By Jeff Ferry, CPA Research Director
President Trump’s “Buy American week” was largely a feel-good event, but behind the scenes there is growing nationwide support in the political and business worlds for more US spending to go on American-made goods and services.
Buy American is important because the federal government, state and local governments, and official agencies between them spend over a trillion dollars a year on goods and services. By buying American-made products, they stimulate domestic industry, create jobs, and help to reduce our huge $500 billion trade deficit. They can also avoid costly and embarrassing mistakes, like rebuilding the San Francisco Bay Bridge with Chinese steel that turned out to be riddled with defects.
Buy American laws have been on the books for more than 80 years. But over the years, they have been watered down by amendments and exceptions. The most significant exceptions are subsequent US agreements to grant many of our trading partners equivalent status to US companies in bidding for government contracts. Today there are more than 40 countries that have the right to bid for US government procurement contracts on an equal footing with US companies. That list includes not just the obvious ones like Canada, Mexico, the entire European Union, but even smaller nations like Armenia. Studies that have been done show that the US has opened up a much larger share of its government procurement markets to foreign suppliers than foreign suppliers have to us. Given our trade deficit and the depressed state of many of our basic industries, it’s imperative to focus on supporting US industries with taxpayer dollars.
The president’s Buy American-Hire American executive order, signed in April, was mainly focused on setting up studies into how to put more teeth into Buy American. We will know more about its impact when those studies are completed and published. But meanwhile, there is a growing movement nationwide, including among many who are not supporters of President Trump, to support Buy American policies.
Earlier this year, Congressman Dan Lipinski (D-IL) introduced the Buy American Improvement Act into the House of Representatives. This act aims to tighten up domestic content provisions by extending those requirements to a number of agencies that are not covered by present legislation. In addition, it provides for greater transparency by requiring agencies and government to publish annual figures on how much they spend on foreign goods and services. Lipinski’s bill would require the federal government to publish details of all waivers granted to allow exceptions to domestic content provisions, and also publish an annual report with totals on the waivers and their dollar value. A Democrat, Lipinski is gathering bipartisan support for his bill.
On the corporate side, retailer Walmart committed in 2013 to spend an additional $250 billion over ten years on American-made goods. That works out to some $25 billion a year, which is not much compared to Walmart’s annual revenue of $482 billion. But conscious of the strong feeling about the state of the US economy among many of its shoppers, Walmart appears to be getting more engaged on Buy American. It recently announced a July 26th conference in Washington DC where it promises to share a “policy roadmap” on its plans for the “renewal” of US manufacturing.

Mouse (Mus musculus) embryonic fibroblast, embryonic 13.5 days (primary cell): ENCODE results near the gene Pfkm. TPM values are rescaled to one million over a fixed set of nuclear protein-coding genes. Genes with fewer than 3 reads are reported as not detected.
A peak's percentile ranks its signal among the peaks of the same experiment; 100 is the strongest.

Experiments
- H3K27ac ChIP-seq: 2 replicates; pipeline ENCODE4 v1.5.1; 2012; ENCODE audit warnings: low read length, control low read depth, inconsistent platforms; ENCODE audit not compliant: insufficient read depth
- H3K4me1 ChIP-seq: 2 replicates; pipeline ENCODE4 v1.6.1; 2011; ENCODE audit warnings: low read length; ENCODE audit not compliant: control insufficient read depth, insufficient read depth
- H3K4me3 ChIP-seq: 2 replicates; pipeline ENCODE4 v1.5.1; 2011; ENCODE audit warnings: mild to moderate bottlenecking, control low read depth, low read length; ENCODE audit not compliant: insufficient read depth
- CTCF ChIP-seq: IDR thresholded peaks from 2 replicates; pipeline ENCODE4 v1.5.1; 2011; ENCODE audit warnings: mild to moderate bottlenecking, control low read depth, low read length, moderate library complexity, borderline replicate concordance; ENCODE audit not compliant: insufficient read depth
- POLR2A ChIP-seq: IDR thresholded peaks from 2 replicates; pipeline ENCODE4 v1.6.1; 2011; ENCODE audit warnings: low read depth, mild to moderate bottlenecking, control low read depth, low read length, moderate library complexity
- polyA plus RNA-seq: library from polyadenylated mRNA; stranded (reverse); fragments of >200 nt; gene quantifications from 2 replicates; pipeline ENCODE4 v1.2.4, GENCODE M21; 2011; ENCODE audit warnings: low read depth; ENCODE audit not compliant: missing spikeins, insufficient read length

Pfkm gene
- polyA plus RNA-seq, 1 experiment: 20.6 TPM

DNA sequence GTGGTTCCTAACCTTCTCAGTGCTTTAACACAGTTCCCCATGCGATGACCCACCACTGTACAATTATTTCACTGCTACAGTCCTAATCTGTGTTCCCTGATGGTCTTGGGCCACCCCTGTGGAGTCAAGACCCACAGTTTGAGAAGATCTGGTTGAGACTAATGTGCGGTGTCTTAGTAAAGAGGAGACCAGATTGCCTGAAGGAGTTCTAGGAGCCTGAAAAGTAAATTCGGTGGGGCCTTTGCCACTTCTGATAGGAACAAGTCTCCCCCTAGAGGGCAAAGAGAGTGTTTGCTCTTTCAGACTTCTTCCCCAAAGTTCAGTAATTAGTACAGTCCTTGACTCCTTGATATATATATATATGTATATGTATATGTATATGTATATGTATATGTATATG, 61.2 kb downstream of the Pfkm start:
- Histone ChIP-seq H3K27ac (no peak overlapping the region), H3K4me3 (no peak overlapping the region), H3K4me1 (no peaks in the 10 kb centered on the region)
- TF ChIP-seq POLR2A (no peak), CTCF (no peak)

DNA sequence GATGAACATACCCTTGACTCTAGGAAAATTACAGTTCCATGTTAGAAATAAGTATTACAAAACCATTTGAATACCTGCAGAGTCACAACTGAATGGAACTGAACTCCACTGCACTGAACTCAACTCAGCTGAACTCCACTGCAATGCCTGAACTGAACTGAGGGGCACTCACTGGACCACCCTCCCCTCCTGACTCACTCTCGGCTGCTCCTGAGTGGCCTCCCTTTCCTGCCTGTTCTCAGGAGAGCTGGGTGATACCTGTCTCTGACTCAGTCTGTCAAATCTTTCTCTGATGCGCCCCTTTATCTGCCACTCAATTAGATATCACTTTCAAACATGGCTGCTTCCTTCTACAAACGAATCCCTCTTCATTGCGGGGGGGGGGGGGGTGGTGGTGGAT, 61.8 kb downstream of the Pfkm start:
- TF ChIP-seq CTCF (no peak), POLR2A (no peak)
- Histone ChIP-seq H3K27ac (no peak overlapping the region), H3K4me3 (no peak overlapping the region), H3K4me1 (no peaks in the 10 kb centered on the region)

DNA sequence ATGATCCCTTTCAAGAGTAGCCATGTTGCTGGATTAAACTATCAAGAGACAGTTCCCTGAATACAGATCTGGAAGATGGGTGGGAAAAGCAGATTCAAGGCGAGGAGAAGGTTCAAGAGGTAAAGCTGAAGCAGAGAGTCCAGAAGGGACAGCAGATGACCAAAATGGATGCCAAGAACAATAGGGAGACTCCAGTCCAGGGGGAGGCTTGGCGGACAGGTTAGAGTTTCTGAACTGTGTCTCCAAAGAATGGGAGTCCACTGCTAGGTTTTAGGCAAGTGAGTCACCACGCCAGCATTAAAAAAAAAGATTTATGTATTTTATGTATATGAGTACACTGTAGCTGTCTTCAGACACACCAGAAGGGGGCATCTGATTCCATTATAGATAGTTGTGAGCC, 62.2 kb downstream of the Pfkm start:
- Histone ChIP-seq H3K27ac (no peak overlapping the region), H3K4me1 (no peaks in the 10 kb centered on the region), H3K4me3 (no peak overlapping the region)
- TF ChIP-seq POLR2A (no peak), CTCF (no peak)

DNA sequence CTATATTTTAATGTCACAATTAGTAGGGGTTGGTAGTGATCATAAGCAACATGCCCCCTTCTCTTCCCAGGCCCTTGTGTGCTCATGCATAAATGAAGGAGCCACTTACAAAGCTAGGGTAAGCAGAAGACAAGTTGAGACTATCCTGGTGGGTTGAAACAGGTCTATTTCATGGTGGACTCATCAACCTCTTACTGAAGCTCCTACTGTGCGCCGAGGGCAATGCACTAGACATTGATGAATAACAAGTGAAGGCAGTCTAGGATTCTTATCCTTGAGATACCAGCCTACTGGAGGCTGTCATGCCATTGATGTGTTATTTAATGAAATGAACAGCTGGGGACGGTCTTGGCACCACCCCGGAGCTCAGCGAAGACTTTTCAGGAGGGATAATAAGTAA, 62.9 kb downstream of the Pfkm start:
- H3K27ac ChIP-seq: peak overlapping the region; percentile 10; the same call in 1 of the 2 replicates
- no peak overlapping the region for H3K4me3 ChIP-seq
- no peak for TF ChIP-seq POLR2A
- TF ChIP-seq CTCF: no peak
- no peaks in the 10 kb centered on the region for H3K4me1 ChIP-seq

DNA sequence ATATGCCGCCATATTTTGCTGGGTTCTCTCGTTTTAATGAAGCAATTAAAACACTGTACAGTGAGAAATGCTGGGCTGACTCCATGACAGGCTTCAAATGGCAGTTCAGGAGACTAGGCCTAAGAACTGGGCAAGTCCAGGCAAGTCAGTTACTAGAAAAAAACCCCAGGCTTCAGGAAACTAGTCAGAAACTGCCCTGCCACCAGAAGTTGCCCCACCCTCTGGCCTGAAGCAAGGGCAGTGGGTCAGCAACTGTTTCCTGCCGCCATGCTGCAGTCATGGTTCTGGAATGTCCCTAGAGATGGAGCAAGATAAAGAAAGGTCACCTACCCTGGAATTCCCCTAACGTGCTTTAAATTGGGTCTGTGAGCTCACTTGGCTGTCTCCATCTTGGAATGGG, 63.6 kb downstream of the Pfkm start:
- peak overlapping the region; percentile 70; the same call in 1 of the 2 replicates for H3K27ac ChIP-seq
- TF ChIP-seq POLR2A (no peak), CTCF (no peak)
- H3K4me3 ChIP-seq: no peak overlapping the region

There is also action in two of the largest states in the country. In New York state, the governor and both houses of the Legislature recently agreed on a bill to require the state government to buy only American-made iron and steel. Earlier this year, Democratic Governor Cuomo suggested a much more broad-based Buy American bill for the state. This foundered because of opposition from some industrialists and importers. According to a staffer in Republican State Senator Joseph Robach’s office, the bill passed the State Senate last month and should be signed by the governor later this summer. The current bill lasts for two years and many New York political leaders want to see a successor bill that extends Buy American to other industries.
Across the country, California officials are implementing a “California Made” program. California is a thoroughly Democratic state, with both houses of the legislature and the governor’s office controlled by Democrats. Manufacturing has declined in California as much as anywhere, and Governor Jerry Brown has at times suggested he wants to support some of his pet projects with Chinese manufactured goods, but the California Made program is a serious step in the right direction. This is not public procurement but a labeling program that authorizes companies to put a California Made label on their products when they have met the state-mandated standard. That standard is rigorous, requiring an independent audit to certify the origin of the product and components. Finalized only last year, the program has approved just one applicant so far, Aloha Products, which makes surfboards and other recreational equipment in California. State officials are eager to expand the program and sign up more companies. In southern California, there have been signs of a resurgence of the garment industry, as businesspeople increasingly recognize that the “fast fashion” trend requires making goods close to customers and corporate headquarters.
Whether companies are making surfboards, steel, or complex machinery, the benefits are similar: manufacturing jobs pay better on average than service sector jobs, offer better benefits and a better career path. Since the year 2000, the US has lost some 5 million manufacturing jobs. Government and government agencies should be the leaders in supporting domestic industry and helping to reduce the trade deficit.